Despite the discussion over the many business-related implications included in the recent health care reform bill, one large component of the bill will hit the restaurant industry right in the middle of the menu. Included in the bill are regulations for restaurants to implement dish nutritional details alongside their menu listings. According to the new nationwide legislation, restaurants with 20 or more locations will now be required to provide nutritional information, though no specific date for the chances has been developed.
Nation’s Restaurant News writer Anita Jones-Mueller posted a few tips for restaurants and managers to prepare for the shift in requirements. The changes look to be time-consuming, and in some cases costly, but the National Restaurant Association considers them to be a “win for consumers and restaurateurs”. Some of Jones-Mueller’s recommendations:
1. Review recipes for accuracy: Recipes should include exact measurements, specific ingredients, brand information and preparation instructions. Be sure to include precise measurements of salt, even that pinch that is added to taste,’ oil used for sauteing, and other ingredients that may not be included in your recipes but will affect the nutritional makeup of the dishes. Your analyst will need all recipes, including sub-recipes for marinades, sauces, etc.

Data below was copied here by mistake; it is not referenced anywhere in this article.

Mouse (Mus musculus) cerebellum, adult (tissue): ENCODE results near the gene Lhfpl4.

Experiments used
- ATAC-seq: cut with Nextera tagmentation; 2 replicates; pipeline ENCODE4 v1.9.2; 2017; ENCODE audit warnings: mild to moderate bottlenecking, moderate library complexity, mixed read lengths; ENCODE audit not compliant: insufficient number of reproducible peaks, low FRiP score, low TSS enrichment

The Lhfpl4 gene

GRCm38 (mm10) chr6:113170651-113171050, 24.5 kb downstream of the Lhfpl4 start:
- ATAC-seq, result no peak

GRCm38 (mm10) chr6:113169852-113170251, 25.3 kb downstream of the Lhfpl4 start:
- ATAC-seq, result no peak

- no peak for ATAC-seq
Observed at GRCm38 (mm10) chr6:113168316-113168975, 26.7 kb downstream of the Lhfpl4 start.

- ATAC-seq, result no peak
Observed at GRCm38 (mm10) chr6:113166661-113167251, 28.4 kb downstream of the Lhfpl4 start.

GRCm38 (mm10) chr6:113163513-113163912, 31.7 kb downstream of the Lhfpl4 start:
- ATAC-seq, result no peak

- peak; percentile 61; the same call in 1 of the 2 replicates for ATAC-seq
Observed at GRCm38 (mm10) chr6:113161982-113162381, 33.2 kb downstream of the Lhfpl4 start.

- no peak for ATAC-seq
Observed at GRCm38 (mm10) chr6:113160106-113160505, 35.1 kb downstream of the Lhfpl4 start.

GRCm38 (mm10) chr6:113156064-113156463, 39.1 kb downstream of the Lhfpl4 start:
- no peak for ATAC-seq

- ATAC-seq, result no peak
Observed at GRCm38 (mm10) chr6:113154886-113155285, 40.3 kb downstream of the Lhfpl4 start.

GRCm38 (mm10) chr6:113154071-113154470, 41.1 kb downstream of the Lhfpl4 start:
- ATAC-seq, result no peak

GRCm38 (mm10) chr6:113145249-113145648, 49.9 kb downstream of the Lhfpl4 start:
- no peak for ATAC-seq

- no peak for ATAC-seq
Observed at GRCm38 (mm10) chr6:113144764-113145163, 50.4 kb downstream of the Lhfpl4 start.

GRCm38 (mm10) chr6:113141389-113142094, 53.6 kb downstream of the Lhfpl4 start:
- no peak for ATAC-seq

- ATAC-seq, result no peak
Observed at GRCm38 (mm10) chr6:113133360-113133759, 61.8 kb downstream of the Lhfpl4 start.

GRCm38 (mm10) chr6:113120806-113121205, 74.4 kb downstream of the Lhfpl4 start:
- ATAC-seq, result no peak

2. Find a trusted, qualified analyst: You will need to rely on the expertise of your analyst and be confident that you will have access to the data for the life of your concept. Your analyst should have a degree in nutrition and/or dietetics and be thoroughly trained in nutrient analysis for the restaurant industry. This is a distinct skill set from analysis techniques used for food products or consumer consumption. Your analyst should have a quality assurance guarantee and use a reliable nutrient analysis database designed specifically for nutrient analysis.
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